The Doors frontman Jim Morrison would have been 67 years old today, and thank goodness no over-ambitious magazine has taken to age-advance him on their cover. I think everyone -- even those like me who was just a baby when he died -- would prefer to always remember him as that deep, suffering, rebellious dude with the gorgeous hair and haunting voice who reinvented music and died way too young.
Today, July 3, is the 40th anniversary of his death from an apparent heroin overdose. He was found in a bathtub in Paris, where the coroner ruled the official cause of death a heart attack. "True to his own destiny, true to his own spirit." Beautiful right? Describes Morrision perfectly, right?
What I find so amazing about that line -- inscribed in Greek on his tombstone in a Paris cemetery -- is not how well it describes him and his legacy but who was responsible for putting it there.
Not one of his band mates, or his girlfriend, or even one of his fans. It was put there by his father. Who Morrison hated.
Morrison's relationship with his father was legendary. He often called himself an orphan, even wrote lyrics talking about the death of the man. Nicknamed the Admiral, the career Navy father was a hard ass who treated his children like one of his crew, when he was actually around an not off on a boat somewhere at sea. It was the very recipe for the rebellion that was the root of Morrison's soul.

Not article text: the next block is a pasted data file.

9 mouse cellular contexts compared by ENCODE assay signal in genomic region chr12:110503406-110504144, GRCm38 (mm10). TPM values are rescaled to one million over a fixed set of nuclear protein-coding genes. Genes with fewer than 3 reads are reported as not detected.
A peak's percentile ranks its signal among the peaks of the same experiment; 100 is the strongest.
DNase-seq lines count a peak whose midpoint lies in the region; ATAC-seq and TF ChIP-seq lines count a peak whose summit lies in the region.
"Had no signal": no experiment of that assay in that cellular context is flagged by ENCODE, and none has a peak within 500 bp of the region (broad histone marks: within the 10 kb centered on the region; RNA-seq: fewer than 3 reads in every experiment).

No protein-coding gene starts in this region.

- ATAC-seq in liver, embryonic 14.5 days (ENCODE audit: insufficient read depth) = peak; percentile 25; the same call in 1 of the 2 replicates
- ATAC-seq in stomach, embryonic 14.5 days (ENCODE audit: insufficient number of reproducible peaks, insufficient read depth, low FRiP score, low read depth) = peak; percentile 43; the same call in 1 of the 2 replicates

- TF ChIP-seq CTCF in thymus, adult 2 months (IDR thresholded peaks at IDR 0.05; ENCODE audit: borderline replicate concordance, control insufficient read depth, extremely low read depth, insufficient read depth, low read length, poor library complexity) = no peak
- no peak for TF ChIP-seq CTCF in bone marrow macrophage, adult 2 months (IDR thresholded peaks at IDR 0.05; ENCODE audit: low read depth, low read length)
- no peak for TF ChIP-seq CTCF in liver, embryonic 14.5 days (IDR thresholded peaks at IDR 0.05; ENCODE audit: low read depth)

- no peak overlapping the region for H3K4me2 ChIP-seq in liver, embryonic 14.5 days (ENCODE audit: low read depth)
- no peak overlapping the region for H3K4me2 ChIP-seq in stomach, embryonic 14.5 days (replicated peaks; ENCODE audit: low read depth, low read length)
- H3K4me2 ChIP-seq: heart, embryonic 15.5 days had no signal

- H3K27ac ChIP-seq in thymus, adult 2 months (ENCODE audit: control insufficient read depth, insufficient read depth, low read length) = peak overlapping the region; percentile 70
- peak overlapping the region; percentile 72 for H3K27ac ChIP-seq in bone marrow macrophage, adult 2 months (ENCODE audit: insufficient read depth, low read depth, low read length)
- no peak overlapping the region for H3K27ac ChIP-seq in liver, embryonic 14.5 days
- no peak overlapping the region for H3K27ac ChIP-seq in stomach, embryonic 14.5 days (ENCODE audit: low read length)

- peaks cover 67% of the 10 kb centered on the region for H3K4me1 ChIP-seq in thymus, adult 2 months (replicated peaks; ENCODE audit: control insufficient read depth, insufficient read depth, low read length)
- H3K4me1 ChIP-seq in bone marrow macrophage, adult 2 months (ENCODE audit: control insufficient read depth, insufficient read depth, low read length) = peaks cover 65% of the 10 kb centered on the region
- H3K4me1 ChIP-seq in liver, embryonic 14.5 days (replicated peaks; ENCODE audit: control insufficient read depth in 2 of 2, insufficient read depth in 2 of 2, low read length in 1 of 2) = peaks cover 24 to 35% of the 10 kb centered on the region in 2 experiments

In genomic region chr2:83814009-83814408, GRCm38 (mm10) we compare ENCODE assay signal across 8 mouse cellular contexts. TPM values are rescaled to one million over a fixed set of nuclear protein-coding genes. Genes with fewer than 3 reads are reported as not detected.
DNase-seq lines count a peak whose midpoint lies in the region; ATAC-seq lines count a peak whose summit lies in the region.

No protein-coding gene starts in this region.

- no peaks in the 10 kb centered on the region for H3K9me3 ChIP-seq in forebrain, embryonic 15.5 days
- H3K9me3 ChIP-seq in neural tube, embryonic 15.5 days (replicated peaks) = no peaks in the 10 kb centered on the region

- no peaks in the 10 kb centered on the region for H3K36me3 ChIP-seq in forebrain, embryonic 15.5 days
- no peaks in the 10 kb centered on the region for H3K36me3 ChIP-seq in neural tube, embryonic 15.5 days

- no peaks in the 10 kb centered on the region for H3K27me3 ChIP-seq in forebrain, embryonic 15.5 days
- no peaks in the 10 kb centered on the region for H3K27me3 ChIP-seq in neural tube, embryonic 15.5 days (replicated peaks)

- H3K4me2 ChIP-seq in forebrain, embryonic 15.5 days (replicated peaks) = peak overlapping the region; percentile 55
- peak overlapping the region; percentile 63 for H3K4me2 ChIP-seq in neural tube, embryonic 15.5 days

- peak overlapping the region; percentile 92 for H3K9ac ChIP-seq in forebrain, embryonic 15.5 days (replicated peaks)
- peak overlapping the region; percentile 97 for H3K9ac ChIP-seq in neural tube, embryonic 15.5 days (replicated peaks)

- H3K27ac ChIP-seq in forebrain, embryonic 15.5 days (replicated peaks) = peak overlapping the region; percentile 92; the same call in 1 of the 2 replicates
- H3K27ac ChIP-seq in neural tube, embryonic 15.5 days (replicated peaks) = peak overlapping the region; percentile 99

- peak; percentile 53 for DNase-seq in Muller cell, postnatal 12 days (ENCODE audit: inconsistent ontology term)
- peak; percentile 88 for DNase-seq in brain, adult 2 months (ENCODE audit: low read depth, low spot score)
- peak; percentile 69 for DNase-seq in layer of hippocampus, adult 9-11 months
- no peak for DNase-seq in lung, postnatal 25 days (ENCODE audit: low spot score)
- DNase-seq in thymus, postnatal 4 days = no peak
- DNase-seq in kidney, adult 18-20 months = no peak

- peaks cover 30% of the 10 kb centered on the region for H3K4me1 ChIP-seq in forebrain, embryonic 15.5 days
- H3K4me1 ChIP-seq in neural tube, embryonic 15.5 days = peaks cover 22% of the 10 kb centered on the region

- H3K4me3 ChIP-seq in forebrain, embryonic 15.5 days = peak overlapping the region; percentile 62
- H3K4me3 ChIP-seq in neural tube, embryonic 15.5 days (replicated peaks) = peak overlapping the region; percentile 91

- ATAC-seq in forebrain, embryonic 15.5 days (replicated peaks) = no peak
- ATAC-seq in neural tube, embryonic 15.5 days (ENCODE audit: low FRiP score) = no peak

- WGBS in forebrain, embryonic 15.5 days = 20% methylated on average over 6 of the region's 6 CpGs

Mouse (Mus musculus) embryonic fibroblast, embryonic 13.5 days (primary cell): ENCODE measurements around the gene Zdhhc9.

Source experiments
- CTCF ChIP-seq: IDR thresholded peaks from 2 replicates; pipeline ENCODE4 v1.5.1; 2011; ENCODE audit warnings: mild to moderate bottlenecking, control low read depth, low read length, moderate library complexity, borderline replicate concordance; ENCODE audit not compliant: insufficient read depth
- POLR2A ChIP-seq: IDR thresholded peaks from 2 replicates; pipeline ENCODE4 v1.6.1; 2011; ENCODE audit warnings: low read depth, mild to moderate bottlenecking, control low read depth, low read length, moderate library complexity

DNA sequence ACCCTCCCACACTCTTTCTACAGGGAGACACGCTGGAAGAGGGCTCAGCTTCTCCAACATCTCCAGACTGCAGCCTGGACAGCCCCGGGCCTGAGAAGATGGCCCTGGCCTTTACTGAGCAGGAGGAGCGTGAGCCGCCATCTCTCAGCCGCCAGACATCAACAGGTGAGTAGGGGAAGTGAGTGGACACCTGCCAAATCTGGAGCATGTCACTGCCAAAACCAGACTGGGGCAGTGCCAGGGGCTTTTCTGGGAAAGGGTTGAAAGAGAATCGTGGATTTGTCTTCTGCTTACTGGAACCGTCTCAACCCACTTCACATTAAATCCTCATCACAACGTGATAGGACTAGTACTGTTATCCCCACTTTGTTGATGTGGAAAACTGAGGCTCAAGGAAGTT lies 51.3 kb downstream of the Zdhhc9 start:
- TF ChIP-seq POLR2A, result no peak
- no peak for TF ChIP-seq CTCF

In a video from the DVD "When You're Strange," a rare interview with George S. Morrison paints the picture of a distant man who never really supported or understood his son's love of music and poetry. Oh, he recognized his son's talent for vocabulary and creativity, but thought those talents better used studying film and making movies in Hollywood in what he considered "a real job."
He said he was "flabbergasted" when his son called home one day and said he was going on the road with a rock band. "That's ridiculous," he hold him. "Get yourself a job."
In the fairly recent interview that was taped before the senior Morrison's own death in 2008, the father seems puzzled by his son and why everyone made such a big deal over him. To the end he never considered what his son did a "talent" but rather just a knack for being a good "entertainer." He knew the titles of his son's songs, but never bothered to listen to any of the lyrics (that's probably a good thing) and considered himself a "poor interpreter of his talents."
It explains so much about Morrison and who he was. But then the gravestone lyrics come along. Morrison and his wife actually sought out a Greek professor to help them come up with the right description for their son's grave. They may not have understood his profession or his passion but they still understood him, as their child, and this was their belated way of acknowledging that.
Morrison probably wouldn't have been who he was or ended up the way he did without his father being who he was. And that kind of boggles the mind, because which way would any of us rather have it?
Image via Bruce Tuten/Flickr